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Protesters gather in Jefferson City to oppose bills targeting trans youth

Protesters against bills targeting transgender youth in Missouri hold up signs during a rally. One of the signs reads "Trans Kids are Kids." Another sign says "I'm the scary transgender person the media warned you about."
Sarah Kellogg
St. Louis Public Radio
Demonstrators opposed to bills targeting transgender youth hold up signs during a rally held Wednesday at the state Capitol.

Over 300 people took over the south lawn of the Missouri Capitol for a couple of hours on Wednesday to protest a pair of bills targeting transgender youth in the state.

“We show up clearly today in love and in community, certainly, but we also show up in righteous anger and in rage,” said Katy Erker-Lynch, executive director of PROMO, an LGBTQ public policy and advocacy organization.

The demonstration cames less than a week after the Republican-led state Senate passed legislation barring transgender youth from receiving gender-affirming health care and participating on sports teams that align with their gender identity.

One of the bills targets transition-related health care like puberty blockers and hormone treatments. It prohibits those treatments for anyone under the age of 18, though transgender people who currently have a prescription for those treatments can continue them. Proponents said the bills are designed to protect children.

Erker-Lynch asked parents of cisgender kids to picture themselves as the parents of a trans child who has access to gender-affirming care.

“I want you to try to imagine having that care stripped from your child and denied not because your insurance denied it or because the standards of care have changed. But because certain politicians in the Missouri state legislature decided they know best and your child is forbidden from accessing that care,” Erker-Lynch said.

Both bills would partly or fully expire after four years, though lawmakers could extend that date.

Both bills next go to the House.

Sen. Greg Razer, D-Kansas City, the only openly gay man serving in the Senate, was one of many Democrats who filibustered the bill for hours before it passed.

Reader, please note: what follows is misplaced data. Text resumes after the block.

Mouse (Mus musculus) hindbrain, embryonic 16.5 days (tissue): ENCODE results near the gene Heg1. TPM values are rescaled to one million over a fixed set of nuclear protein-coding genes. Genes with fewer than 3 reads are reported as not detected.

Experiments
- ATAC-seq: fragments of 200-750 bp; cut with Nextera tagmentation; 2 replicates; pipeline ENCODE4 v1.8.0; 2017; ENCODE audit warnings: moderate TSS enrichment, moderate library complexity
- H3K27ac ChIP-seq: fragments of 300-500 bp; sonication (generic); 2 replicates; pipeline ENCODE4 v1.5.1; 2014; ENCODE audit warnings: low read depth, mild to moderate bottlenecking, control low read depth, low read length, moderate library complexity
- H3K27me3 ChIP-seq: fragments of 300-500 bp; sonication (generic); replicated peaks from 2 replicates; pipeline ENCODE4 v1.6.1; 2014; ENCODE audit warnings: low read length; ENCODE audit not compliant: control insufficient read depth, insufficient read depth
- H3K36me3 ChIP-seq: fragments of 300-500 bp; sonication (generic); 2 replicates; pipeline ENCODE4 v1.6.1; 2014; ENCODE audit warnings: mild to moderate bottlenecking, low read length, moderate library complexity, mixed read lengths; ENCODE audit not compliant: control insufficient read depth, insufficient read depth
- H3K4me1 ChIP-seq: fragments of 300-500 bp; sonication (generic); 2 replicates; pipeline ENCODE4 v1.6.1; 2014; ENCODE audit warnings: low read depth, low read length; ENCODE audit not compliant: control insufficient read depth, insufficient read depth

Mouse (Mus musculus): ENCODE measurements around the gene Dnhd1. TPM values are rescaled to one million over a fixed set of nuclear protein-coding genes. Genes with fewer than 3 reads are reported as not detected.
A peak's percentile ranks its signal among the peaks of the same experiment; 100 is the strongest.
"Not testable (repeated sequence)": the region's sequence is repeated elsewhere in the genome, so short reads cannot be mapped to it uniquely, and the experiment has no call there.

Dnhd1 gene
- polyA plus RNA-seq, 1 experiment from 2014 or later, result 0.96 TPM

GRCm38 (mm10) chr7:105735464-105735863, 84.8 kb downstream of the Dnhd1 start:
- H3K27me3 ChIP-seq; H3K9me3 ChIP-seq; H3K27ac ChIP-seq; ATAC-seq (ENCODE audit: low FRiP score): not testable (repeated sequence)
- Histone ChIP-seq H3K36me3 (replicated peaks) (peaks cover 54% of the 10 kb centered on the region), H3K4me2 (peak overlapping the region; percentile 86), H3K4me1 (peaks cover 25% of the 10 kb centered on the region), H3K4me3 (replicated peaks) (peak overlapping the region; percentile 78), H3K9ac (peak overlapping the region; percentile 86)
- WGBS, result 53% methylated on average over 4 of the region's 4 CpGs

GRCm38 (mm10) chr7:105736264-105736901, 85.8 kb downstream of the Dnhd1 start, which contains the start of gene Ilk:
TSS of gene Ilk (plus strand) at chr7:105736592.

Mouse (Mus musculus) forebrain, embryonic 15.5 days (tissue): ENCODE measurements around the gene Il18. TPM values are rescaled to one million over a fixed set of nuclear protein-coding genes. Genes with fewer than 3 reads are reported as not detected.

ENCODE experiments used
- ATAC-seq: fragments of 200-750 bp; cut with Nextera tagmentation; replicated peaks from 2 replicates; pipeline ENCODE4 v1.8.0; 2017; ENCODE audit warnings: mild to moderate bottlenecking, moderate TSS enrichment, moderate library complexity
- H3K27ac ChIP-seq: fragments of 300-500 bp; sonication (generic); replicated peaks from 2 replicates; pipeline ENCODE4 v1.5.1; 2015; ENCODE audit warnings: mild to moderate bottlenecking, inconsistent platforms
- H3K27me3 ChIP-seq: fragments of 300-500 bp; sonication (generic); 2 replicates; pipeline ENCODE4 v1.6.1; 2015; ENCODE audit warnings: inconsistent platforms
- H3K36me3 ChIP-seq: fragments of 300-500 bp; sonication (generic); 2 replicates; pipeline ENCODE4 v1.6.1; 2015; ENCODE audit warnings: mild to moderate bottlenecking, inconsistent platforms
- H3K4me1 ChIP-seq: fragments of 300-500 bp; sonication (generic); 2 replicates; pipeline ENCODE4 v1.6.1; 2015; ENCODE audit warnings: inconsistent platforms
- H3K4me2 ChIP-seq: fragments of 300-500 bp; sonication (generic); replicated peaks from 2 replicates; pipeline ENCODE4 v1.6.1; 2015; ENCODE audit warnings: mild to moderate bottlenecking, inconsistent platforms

Sen. Greg Razer stands at a podium on the Missouri Capitol steps. Razer is surrounded by other people as well as signs that say "Protect trans kids!" "Trans kids are kids," and "Gender affirming care is health care." Two members in the crowd hold LGBTQ friendly flags.
Sarah Kellogg
St. Louis Public Radio
Missouri Sen. Greg Razer, D-Kansas City, speaks during a rally Wednesday against bills targeting transgender youth. Over 300 people gathered in Jefferson City to hear from lawmakers and activists, some of whom are members of the LGBTQ community themselves.

“I am devastated that we lost. But the final score was a whole hell of a lot closer than we thought it was going to be,” Razer said.

Razer also said he wanted to focus on the positive, that more people in the state are learning and talking about transgender Missourians.

“They're talking about you thanks to bigots,” Razer said. “They are talking about you and they are learning about you and they're accepting you.”

Speakers included other state lawmakers and members of LGBTQ advocacy and policy groups.

Rep. Ashley Bland Manlove, D-Kansas City, one of several LGBTQ members in the House, spoke on the importance of not only showing up to the Capitol to protest legislation, but also of being proactive regarding elections.

“If you don't bring five people to the election poll with you on Election Day, you're being counterintuitive to yourself. So, this is a moment of self-accountability,” Bland Manlove said.

Transgender Missourians also spoke to the crowd, including Ella Mauzey, who went through the same transition-related care, puberty blockers and hormone treatment that the Senate bill bans.

“I have no idea where I would be if I didn't get that medical care. I hurt every day thinking about the kids who will not have that as an option, this lifesaving care that I got,” Mauzey said.

One of the rally attendees, Lynn Staley, said she was there with her husband to support not only their gay children, but also other friends who are a part of the LGBTQ community. Staley said their family has already thought about leaving Missouri.

“We talked about it all the time, like do we want to live in a state that doesn't provide full rights to all of its citizens? It's a real problem,” Staley said.

Kay Beesley said they’ve been feeling really hopeless regarding not only what’s been happening in Missouri, but in other states as well. However, they said they were pleasantly surprised with just how many people came out to the rally.

“I feel so much hope seeing how many people want to support fellow trans people,” Beesley said. “I came out for that. And I got exactly that. It warms my heart.”

Sarah Kellogg is a Missouri Statehouse and Politics Reporter for St. Louis Public Radio and other public radio stations across the state.